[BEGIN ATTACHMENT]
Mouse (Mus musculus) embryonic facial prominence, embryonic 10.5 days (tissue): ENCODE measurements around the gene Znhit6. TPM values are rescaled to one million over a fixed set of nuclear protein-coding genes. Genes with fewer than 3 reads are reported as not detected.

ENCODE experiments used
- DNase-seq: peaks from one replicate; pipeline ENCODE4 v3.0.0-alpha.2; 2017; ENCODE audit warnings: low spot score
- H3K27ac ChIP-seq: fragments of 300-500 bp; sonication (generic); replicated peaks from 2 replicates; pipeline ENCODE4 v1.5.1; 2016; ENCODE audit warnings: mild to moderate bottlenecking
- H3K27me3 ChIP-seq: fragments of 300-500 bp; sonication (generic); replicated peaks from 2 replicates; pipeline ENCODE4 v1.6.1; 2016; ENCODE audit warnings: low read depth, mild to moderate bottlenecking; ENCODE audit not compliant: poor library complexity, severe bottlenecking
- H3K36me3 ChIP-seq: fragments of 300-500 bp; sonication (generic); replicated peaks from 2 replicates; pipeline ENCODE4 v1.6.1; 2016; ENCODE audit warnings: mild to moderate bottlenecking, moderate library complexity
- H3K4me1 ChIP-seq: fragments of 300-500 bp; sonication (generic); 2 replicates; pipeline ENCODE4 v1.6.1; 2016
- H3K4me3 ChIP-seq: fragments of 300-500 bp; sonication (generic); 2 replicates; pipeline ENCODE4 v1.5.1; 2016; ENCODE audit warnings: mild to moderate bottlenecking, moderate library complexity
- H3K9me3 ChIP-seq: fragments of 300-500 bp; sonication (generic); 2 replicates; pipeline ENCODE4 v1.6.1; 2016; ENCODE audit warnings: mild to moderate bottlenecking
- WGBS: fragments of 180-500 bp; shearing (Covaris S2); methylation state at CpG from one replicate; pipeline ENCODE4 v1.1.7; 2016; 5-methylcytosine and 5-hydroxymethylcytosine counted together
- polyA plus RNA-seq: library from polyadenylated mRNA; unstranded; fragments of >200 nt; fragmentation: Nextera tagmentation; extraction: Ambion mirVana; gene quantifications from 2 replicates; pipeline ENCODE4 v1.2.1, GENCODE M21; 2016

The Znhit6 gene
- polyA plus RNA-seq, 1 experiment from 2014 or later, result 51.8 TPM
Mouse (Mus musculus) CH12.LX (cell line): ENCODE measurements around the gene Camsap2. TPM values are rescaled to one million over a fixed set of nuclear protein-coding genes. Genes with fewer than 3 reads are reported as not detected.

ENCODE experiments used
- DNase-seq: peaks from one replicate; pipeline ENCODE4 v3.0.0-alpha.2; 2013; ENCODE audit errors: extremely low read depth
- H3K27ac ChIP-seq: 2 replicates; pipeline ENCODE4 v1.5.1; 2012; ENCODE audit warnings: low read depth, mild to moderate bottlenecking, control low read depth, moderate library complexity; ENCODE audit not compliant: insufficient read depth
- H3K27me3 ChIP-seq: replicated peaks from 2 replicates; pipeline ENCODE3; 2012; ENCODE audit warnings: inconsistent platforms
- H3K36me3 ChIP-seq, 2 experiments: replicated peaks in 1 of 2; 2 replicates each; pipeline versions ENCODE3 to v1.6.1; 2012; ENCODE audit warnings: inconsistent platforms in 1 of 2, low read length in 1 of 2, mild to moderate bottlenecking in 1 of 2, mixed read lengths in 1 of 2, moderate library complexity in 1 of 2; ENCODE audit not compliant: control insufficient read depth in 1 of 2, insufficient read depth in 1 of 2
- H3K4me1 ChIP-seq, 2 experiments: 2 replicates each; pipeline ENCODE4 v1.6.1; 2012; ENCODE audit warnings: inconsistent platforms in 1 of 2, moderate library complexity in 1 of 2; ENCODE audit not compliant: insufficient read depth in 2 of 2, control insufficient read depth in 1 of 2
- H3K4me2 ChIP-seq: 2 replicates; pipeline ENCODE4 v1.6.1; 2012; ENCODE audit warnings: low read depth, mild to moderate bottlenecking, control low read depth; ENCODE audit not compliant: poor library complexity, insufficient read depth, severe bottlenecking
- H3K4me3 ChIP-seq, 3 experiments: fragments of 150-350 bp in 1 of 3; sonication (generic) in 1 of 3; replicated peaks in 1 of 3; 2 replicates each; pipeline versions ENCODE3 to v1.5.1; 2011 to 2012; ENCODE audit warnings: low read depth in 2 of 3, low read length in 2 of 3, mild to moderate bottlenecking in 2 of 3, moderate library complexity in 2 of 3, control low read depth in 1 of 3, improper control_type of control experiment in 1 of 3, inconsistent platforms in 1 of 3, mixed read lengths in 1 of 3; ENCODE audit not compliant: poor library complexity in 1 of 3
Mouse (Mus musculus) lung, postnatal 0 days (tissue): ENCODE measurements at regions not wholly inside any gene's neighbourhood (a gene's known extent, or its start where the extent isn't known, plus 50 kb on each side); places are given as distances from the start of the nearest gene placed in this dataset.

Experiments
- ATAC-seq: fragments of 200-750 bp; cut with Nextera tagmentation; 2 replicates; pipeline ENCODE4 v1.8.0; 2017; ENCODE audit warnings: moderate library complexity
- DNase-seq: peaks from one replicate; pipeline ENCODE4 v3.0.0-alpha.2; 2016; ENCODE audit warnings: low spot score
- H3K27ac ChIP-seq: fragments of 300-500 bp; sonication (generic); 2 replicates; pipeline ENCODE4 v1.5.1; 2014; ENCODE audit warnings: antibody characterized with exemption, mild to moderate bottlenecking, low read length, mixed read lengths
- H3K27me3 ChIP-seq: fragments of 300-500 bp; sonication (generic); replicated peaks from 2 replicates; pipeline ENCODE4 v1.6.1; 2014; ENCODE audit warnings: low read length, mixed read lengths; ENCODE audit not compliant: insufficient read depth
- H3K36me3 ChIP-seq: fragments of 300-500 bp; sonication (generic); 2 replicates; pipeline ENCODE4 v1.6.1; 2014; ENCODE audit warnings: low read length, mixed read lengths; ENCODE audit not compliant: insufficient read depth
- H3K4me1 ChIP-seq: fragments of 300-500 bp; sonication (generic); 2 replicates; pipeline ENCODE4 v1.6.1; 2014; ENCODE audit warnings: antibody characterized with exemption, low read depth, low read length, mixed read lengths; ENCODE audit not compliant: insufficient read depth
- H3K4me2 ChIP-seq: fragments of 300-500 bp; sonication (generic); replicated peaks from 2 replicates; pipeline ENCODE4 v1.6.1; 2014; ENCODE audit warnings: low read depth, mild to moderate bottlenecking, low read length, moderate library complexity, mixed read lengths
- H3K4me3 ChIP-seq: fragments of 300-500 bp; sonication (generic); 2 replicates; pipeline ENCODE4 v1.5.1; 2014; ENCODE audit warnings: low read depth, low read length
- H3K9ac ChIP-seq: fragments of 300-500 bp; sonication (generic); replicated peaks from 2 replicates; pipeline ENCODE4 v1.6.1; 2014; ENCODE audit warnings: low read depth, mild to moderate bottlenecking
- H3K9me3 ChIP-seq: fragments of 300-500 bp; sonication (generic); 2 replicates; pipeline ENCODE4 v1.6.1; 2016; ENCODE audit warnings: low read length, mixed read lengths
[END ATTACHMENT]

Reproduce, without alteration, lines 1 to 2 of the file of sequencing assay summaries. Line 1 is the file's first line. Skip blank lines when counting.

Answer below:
Mouse (Mus musculus) embryonic facial prominence, embryonic 10.5 days (tissue): ENCODE measurements around the gene Znhit6. TPM values are rescaled to one million over a fixed set of nuclear protein-coding genes. Genes with fewer than 3 reads are reported as not detected.

ENCODE experiments used